[11] "Targeted Ongoing Review", or Bellmon Review, according to defendants, "is a multifaceted program to correct ALJ [allowances] and, in the process, promote behavioral change. By behavioral change we mean to correct those aspects of decisional performance which do not reflect the content of the law, regulations or SSA policy." (PX-379).

[12] This conclusion was reached wholly independently of the results of the survey of ALJs by Dr. Donna Price Cofer.

[13] The remand policy at OHA has been changed in general. Now, remand cases are put into the regular rotational process in any given hearing office so that a remand case may or may not be assigned to the ALJ who made the initial decision. However, the ALJ who made the initial decision still receives a copy of the remand order for feedback purposes.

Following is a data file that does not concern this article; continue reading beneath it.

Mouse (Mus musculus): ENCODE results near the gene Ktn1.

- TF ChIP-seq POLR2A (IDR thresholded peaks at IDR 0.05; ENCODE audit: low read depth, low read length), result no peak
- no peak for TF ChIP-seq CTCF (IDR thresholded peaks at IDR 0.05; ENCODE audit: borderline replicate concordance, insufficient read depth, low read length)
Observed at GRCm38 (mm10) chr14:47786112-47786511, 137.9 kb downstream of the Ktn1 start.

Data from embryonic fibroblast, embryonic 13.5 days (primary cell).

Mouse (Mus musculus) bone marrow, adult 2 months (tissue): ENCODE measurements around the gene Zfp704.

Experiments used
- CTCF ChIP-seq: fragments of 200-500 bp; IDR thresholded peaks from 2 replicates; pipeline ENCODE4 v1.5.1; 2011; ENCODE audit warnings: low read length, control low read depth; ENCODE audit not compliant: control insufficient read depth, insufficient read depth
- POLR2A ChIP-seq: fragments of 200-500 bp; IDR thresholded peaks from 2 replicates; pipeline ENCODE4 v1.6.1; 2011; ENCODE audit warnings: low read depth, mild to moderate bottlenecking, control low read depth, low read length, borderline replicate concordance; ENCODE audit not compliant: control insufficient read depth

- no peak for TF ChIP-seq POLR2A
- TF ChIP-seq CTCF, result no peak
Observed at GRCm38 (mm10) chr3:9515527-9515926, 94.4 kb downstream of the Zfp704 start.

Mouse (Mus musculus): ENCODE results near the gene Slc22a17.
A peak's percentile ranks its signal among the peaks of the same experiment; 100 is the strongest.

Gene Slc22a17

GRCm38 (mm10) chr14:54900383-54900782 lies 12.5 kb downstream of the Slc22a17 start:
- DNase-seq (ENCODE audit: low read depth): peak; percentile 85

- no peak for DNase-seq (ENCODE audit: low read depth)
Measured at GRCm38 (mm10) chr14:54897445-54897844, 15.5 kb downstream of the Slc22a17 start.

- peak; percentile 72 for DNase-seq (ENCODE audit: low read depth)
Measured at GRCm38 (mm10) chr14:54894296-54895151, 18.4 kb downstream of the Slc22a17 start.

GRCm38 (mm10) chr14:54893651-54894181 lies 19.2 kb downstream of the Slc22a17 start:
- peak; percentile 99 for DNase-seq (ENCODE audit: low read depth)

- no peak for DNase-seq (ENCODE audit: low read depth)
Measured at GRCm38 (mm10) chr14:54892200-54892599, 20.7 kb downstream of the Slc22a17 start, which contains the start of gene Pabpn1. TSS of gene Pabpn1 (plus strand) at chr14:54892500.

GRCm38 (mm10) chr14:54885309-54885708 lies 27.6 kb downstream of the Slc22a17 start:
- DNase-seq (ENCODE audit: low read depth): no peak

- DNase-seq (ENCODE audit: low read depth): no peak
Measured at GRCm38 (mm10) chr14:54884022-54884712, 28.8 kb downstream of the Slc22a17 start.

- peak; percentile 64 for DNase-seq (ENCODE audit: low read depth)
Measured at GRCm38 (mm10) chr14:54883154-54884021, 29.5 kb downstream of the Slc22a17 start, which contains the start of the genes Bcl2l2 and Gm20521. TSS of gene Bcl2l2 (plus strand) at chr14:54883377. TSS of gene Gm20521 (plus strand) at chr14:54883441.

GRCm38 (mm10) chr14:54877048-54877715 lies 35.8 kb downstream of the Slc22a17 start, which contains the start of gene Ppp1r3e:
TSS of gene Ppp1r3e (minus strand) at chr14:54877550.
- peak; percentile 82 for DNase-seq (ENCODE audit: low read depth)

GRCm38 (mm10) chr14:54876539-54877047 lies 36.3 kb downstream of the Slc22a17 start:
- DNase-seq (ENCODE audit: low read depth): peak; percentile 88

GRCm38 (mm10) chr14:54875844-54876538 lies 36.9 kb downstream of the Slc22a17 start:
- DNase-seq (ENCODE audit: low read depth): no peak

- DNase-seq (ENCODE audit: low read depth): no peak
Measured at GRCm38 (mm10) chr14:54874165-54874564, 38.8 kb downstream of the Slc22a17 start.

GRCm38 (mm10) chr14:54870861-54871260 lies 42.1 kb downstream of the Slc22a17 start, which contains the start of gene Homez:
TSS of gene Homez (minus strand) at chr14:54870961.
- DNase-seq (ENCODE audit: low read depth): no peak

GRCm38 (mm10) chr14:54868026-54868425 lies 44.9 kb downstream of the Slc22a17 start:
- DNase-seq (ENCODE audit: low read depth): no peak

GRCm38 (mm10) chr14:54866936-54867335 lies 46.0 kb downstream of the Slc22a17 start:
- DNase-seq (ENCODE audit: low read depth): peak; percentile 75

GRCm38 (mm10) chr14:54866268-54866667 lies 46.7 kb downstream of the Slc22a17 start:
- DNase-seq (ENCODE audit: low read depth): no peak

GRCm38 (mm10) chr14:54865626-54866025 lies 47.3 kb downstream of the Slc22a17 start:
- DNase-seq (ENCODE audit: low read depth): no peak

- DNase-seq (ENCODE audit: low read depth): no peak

[14] The position description for ALJs in SSA (PX-103) directs ALJs to "take into account all applicable Federal, State and foreign laws, statutes, regulations, rulings, and decisions of the Federal Courts." To the extent the Secretary has not acquiesced in a federal court decision the ALJ is put in the difficult position of "trying to serve two masters; the courts and the Secretary of Health and Human Services." Hillhouse v. Harris, 547 F. Supp. 88, 93 (N.D.Ark.1982), aff'd 715 F.2d 428 (8th Cir.1983) (per curiam).

[15] See Senate Comm. Print at 28-29.